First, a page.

...In 2005, Michael Chertoff, secretary of the Department of Homeland Security, which runs the Immigration and Customs Enforcement Division (ICE), ended the practice of "catch-and-release"—which permitted undocumented immigrants like Elsa to remain free at-large while they awaited their day in court. Under catch-and-release, no-shows were common. So after 9/11, the specter of illegal immigrants from all over the world roaming the country became a security issue. Pilot programs sprung up that tracked immigrants with electronic bracelets, though Chertoff went with a draconian plan instead: Throw many of these men, women and children in Hutto, a former medium-security prison that was surrounded by a 15-foot fence topped with rings of barbed wire when it reopened in 2006 as a place for immigrant families.

...Just about every affidavit from a child or mother portrayed Hutto the same way—as a rough and cold place, where kids lie awake at night hungry and crying in the dark. And if they act up, like children often do, a guard would threaten to remove them from their families. To hear the stories from inside the walls, Hutto seems more like a medieval dungeon than a 21st century facility run by a wealthy company.

"The conditions were shocking," says Barbara Hines, a University of Texas law professor who spent many hours inside the facility representing detainees. "There were children in prison garb dressed like their parents; it was like an adult prison system. Seven times a day parents and their children were required to stay in their pods so they could be counted. Laser beams shined through the cells at night."

Just about everyone else who walked through the gates at Hutto, including federal authorities, saw it as a deeply troubling facility. In March 2007, ICE inspectors visited Hutto and, in their own distinct bureaucratic language, corroborated the anguished accounts of the detainees. The inspectors noted that their "overall review of the facility can be accurately rated as deficient" and determined that the staff wasn't following basic standards of detention.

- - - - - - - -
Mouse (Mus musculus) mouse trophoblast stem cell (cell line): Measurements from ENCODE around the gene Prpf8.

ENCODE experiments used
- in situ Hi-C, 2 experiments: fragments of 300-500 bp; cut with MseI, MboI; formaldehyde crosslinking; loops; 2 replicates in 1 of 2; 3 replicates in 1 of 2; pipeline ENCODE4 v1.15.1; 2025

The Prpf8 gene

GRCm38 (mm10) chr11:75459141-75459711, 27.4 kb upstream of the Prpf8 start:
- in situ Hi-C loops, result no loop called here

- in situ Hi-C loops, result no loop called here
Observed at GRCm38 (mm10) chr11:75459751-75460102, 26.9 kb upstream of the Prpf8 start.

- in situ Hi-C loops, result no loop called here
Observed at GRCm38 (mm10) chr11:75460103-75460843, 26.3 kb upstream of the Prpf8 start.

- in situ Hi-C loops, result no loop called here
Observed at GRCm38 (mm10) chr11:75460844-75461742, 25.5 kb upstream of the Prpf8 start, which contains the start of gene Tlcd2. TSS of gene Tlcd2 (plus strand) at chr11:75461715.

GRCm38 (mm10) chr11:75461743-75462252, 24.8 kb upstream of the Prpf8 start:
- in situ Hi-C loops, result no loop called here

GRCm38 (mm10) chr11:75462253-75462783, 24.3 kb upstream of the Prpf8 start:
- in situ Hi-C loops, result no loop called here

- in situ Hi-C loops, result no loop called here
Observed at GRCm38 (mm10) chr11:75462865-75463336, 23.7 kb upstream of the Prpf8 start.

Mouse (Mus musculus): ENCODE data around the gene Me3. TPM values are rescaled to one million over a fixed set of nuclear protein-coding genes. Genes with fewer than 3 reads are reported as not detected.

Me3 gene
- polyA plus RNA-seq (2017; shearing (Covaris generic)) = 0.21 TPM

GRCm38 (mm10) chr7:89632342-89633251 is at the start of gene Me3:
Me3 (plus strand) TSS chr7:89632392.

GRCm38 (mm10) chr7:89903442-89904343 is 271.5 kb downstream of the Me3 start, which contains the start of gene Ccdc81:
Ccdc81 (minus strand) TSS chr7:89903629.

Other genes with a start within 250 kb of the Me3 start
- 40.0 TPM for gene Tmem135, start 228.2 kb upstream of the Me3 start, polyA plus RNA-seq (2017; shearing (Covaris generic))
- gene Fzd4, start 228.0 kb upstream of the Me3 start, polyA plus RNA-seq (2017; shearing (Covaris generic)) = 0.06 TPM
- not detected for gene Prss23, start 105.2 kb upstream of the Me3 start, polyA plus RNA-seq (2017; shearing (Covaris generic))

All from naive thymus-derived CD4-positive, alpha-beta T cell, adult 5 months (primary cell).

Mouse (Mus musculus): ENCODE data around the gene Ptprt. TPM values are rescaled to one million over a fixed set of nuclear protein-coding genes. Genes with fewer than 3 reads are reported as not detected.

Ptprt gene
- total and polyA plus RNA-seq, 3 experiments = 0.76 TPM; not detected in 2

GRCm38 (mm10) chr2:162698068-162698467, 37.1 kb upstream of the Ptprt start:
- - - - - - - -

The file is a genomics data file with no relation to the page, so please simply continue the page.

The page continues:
"The Review Team's observation of CCA's overall attitude is of disinterest and complacency in their work performance," the agency noted in its report.

A month later, an interoffice memo from ICE said that at Hutto, CCA is "losing staff as quick as they can hire them." That's because the company was only paying its detention officers around $10 an hour, nearly $4 less than what they could make at the county jail.

"As long as CCA continues to hire employees at this rate per hour, they will continue to experience the problems they are currently experiencing on the floor," read the memo. "The current problems CCA is experiencing are a direct result of what 'they are paying their employees for.' Unfortunately, it is at ICE's expense."

Among other issues, the Scene asked CCA to address the portrayal of Hutto that emerges from both federal officials and the people who lived there. The company declined to comment on any and all matters in this story, instead emailing news clips and a U.S. magistrate's report of the facility. That report, which came three months after the ACLU filed its federal lawsuit, depicted a more humane place than other earlier accounts and noted, "there have been attempts to 'soften' the feel of the building." The magistrate observed that the staff removed door locks and hung murals on the walls, "although the building still retains a very institutional feel."